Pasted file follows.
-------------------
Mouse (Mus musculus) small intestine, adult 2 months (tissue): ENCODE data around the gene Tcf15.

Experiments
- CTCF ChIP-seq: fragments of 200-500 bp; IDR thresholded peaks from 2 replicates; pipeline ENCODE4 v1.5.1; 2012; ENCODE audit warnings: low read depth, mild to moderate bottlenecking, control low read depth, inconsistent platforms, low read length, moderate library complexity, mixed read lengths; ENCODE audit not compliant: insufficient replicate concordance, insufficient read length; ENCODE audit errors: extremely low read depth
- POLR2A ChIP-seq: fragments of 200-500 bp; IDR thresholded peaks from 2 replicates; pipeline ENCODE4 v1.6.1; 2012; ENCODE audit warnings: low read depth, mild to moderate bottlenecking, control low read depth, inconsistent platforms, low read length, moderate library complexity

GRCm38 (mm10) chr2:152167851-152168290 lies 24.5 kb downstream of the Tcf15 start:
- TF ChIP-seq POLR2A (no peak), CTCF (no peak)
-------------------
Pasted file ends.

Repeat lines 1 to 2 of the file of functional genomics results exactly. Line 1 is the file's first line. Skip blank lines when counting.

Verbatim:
Mouse (Mus musculus) small intestine, adult 2 months (tissue): ENCODE data around the gene Tcf15.

Experiments